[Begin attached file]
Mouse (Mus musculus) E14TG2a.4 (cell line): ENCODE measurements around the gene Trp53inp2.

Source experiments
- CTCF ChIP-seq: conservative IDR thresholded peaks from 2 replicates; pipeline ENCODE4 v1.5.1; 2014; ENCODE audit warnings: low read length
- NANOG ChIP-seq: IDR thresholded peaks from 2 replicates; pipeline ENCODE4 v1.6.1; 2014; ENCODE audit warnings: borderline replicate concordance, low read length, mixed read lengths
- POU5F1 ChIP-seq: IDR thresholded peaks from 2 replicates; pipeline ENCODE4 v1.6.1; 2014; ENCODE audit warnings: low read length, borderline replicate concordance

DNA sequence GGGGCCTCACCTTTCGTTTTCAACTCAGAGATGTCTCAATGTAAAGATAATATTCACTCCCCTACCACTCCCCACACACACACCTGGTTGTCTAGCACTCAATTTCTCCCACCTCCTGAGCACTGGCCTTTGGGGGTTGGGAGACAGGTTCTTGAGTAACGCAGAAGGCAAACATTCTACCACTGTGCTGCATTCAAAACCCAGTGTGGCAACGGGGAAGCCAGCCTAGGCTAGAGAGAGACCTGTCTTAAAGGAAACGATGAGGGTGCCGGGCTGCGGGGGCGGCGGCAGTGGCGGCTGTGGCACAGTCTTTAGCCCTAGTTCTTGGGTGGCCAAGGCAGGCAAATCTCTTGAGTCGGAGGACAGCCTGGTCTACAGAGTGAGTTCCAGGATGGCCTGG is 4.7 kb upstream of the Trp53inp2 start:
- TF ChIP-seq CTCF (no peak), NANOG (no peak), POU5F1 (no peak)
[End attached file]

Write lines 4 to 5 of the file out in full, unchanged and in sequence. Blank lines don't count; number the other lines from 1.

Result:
- NANOG ChIP-seq: IDR thresholded peaks from 2 replicates; pipeline ENCODE4 v1.6.1; 2014; ENCODE audit warnings: borderline replicate concordance, low read length, mixed read lengths
- POU5F1 ChIP-seq: IDR thresholded peaks from 2 replicates; pipeline ENCODE4 v1.6.1; 2014; ENCODE audit warnings: low read length, borderline replicate concordance